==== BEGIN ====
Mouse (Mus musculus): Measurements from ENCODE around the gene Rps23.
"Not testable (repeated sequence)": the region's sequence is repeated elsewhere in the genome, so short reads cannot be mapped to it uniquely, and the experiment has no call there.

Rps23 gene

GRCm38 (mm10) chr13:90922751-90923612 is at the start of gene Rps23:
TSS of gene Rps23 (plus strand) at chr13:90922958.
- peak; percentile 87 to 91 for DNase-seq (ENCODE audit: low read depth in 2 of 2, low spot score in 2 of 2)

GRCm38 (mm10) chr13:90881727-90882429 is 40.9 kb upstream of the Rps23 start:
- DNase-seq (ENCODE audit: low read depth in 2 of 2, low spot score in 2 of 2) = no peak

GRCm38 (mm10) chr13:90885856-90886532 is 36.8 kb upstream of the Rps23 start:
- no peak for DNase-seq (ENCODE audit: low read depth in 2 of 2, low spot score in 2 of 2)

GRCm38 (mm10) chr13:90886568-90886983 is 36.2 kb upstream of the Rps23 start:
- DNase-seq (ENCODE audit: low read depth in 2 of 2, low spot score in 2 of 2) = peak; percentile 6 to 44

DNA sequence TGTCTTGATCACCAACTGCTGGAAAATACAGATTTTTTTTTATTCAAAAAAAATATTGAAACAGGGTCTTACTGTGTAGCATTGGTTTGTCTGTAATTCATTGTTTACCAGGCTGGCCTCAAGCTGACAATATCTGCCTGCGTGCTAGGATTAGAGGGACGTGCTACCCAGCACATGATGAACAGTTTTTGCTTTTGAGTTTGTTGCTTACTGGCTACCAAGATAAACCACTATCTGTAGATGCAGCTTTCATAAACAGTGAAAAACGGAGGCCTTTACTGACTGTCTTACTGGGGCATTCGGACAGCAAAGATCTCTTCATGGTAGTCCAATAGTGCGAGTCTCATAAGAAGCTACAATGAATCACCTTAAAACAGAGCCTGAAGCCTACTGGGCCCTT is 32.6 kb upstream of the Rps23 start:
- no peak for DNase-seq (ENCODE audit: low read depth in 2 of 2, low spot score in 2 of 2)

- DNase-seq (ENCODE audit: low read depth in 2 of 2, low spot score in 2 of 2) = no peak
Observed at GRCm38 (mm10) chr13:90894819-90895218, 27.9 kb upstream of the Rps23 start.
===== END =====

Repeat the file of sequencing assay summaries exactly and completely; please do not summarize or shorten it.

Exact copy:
Mouse (Mus musculus): Measurements from ENCODE around the gene Rps23.
"Not testable (repeated sequence)": the region's sequence is repeated elsewhere in the genome, so short reads cannot be mapped to it uniquely, and the experiment has no call there.

Rps23 gene

GRCm38 (mm10) chr13:90922751-90923612 is at the start of gene Rps23:
TSS of gene Rps23 (plus strand) at chr13:90922958.
- peak; percentile 87 to 91 for DNase-seq (ENCODE audit: low read depth in 2 of 2, low spot score in 2 of 2)

GRCm38 (mm10) chr13:90881727-90882429 is 40.9 kb upstream of the Rps23 start:
- DNase-seq (ENCODE audit: low read depth in 2 of 2, low spot score in 2 of 2) = no peak

GRCm38 (mm10) chr13:90885856-90886532 is 36.8 kb upstream of the Rps23 start:
- no peak for DNase-seq (ENCODE audit: low read depth in 2 of 2, low spot score in 2 of 2)

GRCm38 (mm10) chr13:90886568-90886983 is 36.2 kb upstream of the Rps23 start:
- DNase-seq (ENCODE audit: low read depth in 2 of 2, low spot score in 2 of 2) = peak; percentile 6 to 44

DNA sequence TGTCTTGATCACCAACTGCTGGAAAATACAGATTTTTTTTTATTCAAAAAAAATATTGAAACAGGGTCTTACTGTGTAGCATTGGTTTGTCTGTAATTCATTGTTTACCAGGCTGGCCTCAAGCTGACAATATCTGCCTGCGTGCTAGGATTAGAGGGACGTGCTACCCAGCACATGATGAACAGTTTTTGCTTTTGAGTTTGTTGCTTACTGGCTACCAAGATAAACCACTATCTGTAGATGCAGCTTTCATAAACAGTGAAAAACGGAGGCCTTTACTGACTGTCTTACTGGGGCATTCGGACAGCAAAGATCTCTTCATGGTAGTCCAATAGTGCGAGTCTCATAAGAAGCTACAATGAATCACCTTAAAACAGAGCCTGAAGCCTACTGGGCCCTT is 32.6 kb upstream of the Rps23 start:
- no peak for DNase-seq (ENCODE audit: low read depth in 2 of 2, low spot score in 2 of 2)

- DNase-seq (ENCODE audit: low read depth in 2 of 2, low spot score in 2 of 2) = no peak
Observed at GRCm38 (mm10) chr13:90894819-90895218, 27.9 kb upstream of the Rps23 start.